Q: What does Colorado’s new “Warranty of Habitability” law to do for tenants?
A: This new law cuts both ways: It adds protections but also imposes new duties onto tenants. The new law, passed last year, applies to leases entered into on or after Sept. 1, 2008.
Protections: Landlords have to provide “habitable” properties, including weather protecting roofs; unbroken windows and doors; good working plumbing, gas and heat facilities; running and hot water; electrical lighting up to code; common areas kept clean and free of trash; extermination of pests and rodents; enough outside trash receptacles; floors, stairs and railings in good repair; locks on all exterior doors; locks or security systems on windows designed to be opened; and compliance with all city codes.
Tenants can give written notice to the landlord within 30 days of when an uninhabitable condition arises. If the landlord doesn’t fix the condition within 5 business days, the tenant may terminate the lease by giving up possession of the property (moving out, turning in keys and giving written notice).
Beware, not all troublesome conditions will meet the test for “uninhabitability.” Check with Student Legal Services before you rely on a condition to move out.
Tenant Duties: You have to keep the place reasonably clean, safe and sanitary, dispose of garbage properly, use appliances and facilities reasonably, refrain from disturbing your neighbors’ peace and quiet, promptly notify landlords of bad condition and refrain from damaging or removing any part of the premises.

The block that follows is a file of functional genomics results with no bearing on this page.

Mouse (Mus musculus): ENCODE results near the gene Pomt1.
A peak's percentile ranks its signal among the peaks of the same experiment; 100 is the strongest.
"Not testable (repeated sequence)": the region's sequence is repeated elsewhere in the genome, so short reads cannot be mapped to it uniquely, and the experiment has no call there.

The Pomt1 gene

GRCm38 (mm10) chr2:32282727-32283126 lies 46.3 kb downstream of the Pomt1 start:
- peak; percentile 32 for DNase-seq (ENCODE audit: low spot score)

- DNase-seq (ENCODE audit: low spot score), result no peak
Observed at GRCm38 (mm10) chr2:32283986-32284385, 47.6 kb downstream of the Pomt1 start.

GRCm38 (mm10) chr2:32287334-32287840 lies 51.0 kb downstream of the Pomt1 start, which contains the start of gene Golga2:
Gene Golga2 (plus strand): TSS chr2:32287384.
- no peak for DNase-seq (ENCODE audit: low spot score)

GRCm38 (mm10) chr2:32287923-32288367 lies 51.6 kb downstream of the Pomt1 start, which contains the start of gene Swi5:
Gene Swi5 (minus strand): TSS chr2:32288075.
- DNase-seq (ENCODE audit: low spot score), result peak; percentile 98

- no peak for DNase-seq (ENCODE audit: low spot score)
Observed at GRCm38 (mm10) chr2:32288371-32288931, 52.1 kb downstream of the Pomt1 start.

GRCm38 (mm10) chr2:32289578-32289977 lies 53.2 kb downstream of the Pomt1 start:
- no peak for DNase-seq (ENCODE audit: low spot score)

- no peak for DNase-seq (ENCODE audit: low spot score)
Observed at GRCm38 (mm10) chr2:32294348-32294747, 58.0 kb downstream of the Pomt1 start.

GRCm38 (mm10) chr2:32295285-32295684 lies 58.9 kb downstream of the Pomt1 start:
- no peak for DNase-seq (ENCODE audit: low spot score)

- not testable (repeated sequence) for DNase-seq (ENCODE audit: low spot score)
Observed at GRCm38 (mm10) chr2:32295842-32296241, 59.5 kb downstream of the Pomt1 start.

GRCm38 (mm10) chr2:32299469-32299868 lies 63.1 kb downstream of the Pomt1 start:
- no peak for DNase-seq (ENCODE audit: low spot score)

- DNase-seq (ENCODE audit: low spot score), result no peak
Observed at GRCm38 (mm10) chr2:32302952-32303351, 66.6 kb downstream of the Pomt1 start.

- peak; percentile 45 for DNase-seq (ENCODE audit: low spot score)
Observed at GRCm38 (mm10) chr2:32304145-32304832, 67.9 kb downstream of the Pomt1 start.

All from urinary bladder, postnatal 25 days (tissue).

Bottom line: This new law raises as many questions as it answers. For example, how clean does a tenant have to keep the property before the landlord has a right to begin the eviction process? How bad does a condition have to be before it is considered “uninhabitable?”
Don’t rent a property that starts out in bad condition. Before you sign a lease, thoroughly inspect and try out all the appliances, including the heating, cooling, and plumbing systems. Look for signs of pest infestation, mold and water stains that might indicate sewage problems. Ask the landlord a lot of questions. They have a legal duty to disclose known defects.
If you end up with a problem, get advice from SLS in Room 182 of the Lory Student Center. Three experienced lawyers are on staff to help you – free to fee-paying students and available for a nominal fee to students who don’t pay student fees.
Kathleen Harward is the director of Student Legal Services. SLS’ column appears biweekly Mondays in the Collegian. Send your burning legal questions to firstname.lastname@example.org. Letters and feedback can be sent to email@example.com.